New York lawmakers stan with BLM values in the wake of a nationwide civil unrest following the unlawful murder of George Floyd by a police officer.
This new move ultimately repeals Section 50a, which is a state law used by police departments to protect their records. Eliminating this law would make complaints against police public for the first time in decades according News 4 New York.
Back in 2019, when the idea was somewhat ‘fresh on the table’, Fremont destroyed decades of police records.
“Fremont’s decision is problematic because the Legislature made a decision, they made specific findings that transparency around police shootings, uses of force and incidents of serious misconduct is necessary to building public trust”, said Peter Bibring, director of police practices for the American Civil Liberties Union of California.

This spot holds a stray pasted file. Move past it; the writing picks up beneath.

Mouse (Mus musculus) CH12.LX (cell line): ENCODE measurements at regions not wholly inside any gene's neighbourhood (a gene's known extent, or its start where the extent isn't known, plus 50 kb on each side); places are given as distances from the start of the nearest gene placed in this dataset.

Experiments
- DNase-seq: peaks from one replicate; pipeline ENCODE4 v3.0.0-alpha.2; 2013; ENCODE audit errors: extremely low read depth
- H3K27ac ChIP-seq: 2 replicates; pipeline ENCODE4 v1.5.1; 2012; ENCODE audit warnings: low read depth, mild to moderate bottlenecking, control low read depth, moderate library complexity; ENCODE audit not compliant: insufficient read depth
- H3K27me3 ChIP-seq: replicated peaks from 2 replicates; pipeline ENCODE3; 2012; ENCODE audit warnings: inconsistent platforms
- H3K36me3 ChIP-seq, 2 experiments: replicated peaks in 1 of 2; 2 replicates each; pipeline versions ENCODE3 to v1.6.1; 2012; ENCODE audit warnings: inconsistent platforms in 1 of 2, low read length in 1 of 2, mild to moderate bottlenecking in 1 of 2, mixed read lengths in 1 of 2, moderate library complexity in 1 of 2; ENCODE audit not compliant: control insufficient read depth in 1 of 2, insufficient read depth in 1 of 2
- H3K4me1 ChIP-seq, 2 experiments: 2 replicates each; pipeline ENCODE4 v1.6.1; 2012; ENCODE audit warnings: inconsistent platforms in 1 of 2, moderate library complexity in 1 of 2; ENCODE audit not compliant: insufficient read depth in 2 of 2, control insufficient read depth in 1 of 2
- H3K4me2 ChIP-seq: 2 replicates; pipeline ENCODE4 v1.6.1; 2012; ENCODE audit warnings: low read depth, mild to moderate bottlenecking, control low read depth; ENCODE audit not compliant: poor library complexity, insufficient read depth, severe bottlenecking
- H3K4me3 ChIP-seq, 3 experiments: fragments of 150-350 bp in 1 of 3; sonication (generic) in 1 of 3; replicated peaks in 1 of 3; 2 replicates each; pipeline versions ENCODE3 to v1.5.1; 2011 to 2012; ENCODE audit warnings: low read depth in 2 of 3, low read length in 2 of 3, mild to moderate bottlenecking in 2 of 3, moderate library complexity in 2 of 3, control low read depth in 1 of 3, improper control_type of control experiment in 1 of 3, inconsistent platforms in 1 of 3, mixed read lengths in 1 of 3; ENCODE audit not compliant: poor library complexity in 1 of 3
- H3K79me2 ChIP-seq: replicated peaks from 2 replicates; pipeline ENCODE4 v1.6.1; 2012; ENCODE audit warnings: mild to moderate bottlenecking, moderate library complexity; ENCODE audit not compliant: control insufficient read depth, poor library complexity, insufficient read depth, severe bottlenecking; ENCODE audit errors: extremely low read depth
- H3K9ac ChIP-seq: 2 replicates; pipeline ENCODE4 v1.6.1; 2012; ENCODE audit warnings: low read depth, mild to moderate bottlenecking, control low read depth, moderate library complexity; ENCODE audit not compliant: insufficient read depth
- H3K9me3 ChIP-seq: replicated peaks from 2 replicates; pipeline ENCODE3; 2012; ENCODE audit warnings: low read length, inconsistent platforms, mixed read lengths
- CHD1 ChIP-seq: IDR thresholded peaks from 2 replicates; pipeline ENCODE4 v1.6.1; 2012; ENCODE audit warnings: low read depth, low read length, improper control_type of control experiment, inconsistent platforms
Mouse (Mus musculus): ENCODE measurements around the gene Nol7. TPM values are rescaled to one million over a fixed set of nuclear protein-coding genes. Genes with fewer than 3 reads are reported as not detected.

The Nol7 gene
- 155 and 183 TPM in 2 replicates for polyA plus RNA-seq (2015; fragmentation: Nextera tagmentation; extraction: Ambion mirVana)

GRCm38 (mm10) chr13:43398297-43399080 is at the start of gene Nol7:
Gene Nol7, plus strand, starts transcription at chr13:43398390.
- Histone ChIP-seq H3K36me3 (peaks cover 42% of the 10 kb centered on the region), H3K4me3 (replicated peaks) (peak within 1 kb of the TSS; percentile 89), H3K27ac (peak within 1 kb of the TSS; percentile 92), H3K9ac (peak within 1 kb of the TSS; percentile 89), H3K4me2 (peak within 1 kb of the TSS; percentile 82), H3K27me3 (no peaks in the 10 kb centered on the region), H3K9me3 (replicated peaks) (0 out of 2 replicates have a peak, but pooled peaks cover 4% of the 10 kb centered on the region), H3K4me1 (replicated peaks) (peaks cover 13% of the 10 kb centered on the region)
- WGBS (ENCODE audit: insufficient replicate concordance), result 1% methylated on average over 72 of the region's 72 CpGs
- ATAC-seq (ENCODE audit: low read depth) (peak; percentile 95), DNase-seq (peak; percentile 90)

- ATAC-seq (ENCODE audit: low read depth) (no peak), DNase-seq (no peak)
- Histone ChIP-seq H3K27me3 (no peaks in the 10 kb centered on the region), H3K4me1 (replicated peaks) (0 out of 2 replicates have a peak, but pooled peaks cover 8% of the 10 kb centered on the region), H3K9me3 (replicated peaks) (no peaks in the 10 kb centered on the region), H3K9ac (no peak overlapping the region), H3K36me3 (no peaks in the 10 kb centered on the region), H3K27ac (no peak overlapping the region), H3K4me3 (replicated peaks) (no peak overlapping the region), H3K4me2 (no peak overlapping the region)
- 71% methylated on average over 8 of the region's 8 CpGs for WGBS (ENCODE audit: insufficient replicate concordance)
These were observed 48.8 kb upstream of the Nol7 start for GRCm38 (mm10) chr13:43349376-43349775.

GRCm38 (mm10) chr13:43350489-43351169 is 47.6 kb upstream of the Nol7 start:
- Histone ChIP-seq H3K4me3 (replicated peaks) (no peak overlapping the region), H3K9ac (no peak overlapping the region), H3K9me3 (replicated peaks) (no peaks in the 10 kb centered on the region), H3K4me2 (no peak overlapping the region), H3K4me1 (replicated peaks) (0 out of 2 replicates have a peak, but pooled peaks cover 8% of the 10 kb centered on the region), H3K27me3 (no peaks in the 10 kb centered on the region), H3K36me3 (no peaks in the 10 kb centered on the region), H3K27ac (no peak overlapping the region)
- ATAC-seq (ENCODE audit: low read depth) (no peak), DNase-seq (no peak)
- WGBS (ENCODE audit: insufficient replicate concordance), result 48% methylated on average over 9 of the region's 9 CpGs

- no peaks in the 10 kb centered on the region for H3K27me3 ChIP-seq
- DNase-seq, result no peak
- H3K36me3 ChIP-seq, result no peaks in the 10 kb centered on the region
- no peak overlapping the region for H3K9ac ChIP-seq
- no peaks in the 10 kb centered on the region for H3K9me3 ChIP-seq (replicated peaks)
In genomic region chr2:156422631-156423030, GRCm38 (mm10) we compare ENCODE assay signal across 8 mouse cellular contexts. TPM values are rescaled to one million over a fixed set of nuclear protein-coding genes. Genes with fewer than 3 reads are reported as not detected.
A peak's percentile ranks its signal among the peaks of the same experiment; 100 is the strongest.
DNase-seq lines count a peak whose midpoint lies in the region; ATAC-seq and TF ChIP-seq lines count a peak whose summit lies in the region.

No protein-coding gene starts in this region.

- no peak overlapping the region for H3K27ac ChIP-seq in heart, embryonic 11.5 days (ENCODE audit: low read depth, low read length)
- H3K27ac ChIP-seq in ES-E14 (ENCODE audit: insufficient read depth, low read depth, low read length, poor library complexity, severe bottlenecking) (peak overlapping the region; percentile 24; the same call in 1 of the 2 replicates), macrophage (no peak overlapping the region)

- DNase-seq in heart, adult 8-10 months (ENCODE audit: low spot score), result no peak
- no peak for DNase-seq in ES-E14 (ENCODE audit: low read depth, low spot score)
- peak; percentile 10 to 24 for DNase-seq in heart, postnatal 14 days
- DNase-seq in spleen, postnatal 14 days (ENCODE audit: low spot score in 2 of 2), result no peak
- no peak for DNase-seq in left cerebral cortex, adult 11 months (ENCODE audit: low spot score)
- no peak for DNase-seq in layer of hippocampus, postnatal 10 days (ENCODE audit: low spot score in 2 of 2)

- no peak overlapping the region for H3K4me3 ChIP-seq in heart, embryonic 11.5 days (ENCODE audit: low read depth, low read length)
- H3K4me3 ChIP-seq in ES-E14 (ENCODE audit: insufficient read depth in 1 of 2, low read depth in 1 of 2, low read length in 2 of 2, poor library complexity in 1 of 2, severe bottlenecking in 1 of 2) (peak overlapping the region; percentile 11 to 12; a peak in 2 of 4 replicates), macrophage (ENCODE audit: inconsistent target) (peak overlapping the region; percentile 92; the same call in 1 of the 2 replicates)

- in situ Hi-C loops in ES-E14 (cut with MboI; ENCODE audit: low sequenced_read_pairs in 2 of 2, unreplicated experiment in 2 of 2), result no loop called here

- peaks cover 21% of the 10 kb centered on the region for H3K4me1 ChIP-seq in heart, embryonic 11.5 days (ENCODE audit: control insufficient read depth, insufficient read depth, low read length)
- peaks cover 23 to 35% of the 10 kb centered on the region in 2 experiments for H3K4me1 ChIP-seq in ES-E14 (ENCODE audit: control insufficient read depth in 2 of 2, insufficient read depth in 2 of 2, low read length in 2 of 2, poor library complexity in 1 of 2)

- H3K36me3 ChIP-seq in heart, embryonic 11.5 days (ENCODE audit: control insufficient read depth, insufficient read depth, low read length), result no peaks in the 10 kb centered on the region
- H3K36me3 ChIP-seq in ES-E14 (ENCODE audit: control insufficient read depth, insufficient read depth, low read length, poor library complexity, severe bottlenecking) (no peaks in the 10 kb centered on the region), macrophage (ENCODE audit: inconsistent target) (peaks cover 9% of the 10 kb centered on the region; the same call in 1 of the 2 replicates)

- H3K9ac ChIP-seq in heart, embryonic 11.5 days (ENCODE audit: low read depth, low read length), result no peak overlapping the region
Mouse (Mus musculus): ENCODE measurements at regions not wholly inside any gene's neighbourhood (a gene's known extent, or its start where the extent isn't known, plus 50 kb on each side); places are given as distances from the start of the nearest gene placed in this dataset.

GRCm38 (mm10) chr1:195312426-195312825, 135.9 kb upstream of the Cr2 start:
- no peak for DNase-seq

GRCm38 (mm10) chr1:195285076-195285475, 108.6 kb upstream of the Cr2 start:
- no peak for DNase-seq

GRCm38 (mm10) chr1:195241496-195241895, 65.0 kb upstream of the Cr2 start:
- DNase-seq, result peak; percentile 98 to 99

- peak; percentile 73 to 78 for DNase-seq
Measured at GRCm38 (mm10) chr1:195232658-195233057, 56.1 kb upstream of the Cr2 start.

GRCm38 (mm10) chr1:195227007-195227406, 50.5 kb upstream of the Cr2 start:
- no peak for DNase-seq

A few other cities have also tried their hand at discarding their skeletons. In 2018, Inglewood City Council voted to approve the destruction of more than 100 police misconduct investigation files.
However, thankfully, now in 2020, New York has taken the lead to exemplify integrity within the police force, giving the bill new momentum.